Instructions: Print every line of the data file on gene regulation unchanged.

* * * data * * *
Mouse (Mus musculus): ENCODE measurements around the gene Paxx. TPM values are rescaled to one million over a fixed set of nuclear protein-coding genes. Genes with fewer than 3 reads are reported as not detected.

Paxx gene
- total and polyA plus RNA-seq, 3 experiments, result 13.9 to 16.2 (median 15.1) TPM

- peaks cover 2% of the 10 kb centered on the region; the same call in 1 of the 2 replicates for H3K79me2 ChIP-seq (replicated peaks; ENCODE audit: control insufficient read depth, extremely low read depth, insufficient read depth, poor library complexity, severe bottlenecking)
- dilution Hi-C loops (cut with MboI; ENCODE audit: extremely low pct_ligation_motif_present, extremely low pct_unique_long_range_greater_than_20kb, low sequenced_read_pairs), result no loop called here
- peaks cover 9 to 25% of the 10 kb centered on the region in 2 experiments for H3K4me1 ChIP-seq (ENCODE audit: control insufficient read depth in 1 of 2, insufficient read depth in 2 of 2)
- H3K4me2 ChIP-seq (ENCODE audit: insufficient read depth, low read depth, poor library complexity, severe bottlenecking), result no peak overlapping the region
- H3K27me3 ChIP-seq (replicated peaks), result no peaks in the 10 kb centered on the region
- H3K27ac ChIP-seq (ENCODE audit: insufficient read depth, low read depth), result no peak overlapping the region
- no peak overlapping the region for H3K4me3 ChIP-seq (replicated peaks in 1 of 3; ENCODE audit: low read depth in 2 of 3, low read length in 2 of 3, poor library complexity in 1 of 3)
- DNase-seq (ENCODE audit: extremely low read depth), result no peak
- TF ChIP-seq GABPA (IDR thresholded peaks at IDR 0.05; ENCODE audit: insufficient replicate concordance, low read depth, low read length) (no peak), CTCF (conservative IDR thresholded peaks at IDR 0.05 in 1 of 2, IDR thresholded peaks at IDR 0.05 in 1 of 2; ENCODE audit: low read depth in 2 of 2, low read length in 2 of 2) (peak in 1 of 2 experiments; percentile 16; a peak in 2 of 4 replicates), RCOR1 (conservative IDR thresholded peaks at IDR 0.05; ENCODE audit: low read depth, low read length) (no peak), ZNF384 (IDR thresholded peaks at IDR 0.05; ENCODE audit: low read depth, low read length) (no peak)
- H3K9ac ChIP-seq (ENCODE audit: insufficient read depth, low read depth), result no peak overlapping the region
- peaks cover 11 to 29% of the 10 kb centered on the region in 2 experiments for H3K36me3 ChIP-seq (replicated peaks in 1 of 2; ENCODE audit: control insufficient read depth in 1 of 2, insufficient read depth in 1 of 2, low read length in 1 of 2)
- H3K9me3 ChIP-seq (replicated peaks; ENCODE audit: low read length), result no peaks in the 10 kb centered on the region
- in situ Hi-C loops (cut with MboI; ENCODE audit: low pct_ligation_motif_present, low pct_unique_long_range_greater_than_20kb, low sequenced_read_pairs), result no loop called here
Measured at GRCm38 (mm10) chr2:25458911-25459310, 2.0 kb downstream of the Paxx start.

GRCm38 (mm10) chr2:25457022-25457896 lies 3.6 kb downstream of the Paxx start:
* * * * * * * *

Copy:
Mouse (Mus musculus): ENCODE measurements around the gene Paxx. TPM values are rescaled to one million over a fixed set of nuclear protein-coding genes. Genes with fewer than 3 reads are reported as not detected.

Paxx gene
- total and polyA plus RNA-seq, 3 experiments, result 13.9 to 16.2 (median 15.1) TPM

- peaks cover 2% of the 10 kb centered on the region; the same call in 1 of the 2 replicates for H3K79me2 ChIP-seq (replicated peaks; ENCODE audit: control insufficient read depth, extremely low read depth, insufficient read depth, poor library complexity, severe bottlenecking)
- dilution Hi-C loops (cut with MboI; ENCODE audit: extremely low pct_ligation_motif_present, extremely low pct_unique_long_range_greater_than_20kb, low sequenced_read_pairs), result no loop called here
- peaks cover 9 to 25% of the 10 kb centered on the region in 2 experiments for H3K4me1 ChIP-seq (ENCODE audit: control insufficient read depth in 1 of 2, insufficient read depth in 2 of 2)
- H3K4me2 ChIP-seq (ENCODE audit: insufficient read depth, low read depth, poor library complexity, severe bottlenecking), result no peak overlapping the region
- H3K27me3 ChIP-seq (replicated peaks), result no peaks in the 10 kb centered on the region
- H3K27ac ChIP-seq (ENCODE audit: insufficient read depth, low read depth), result no peak overlapping the region
- no peak overlapping the region for H3K4me3 ChIP-seq (replicated peaks in 1 of 3; ENCODE audit: low read depth in 2 of 3, low read length in 2 of 3, poor library complexity in 1 of 3)
- DNase-seq (ENCODE audit: extremely low read depth), result no peak
- TF ChIP-seq GABPA (IDR thresholded peaks at IDR 0.05; ENCODE audit: insufficient replicate concordance, low read depth, low read length) (no peak), CTCF (conservative IDR thresholded peaks at IDR 0.05 in 1 of 2, IDR thresholded peaks at IDR 0.05 in 1 of 2; ENCODE audit: low read depth in 2 of 2, low read length in 2 of 2) (peak in 1 of 2 experiments; percentile 16; a peak in 2 of 4 replicates), RCOR1 (conservative IDR thresholded peaks at IDR 0.05; ENCODE audit: low read depth, low read length) (no peak), ZNF384 (IDR thresholded peaks at IDR 0.05; ENCODE audit: low read depth, low read length) (no peak)
- H3K9ac ChIP-seq (ENCODE audit: insufficient read depth, low read depth), result no peak overlapping the region
- peaks cover 11 to 29% of the 10 kb centered on the region in 2 experiments for H3K36me3 ChIP-seq (replicated peaks in 1 of 2; ENCODE audit: control insufficient read depth in 1 of 2, insufficient read depth in 1 of 2, low read length in 1 of 2)
- H3K9me3 ChIP-seq (replicated peaks; ENCODE audit: low read length), result no peaks in the 10 kb centered on the region
- in situ Hi-C loops (cut with MboI; ENCODE audit: low pct_ligation_motif_present, low pct_unique_long_range_greater_than_20kb, low sequenced_read_pairs), result no loop called here
Measured at GRCm38 (mm10) chr2:25458911-25459310, 2.0 kb downstream of the Paxx start.

GRCm38 (mm10) chr2:25457022-25457896 lies 3.6 kb downstream of the Paxx start: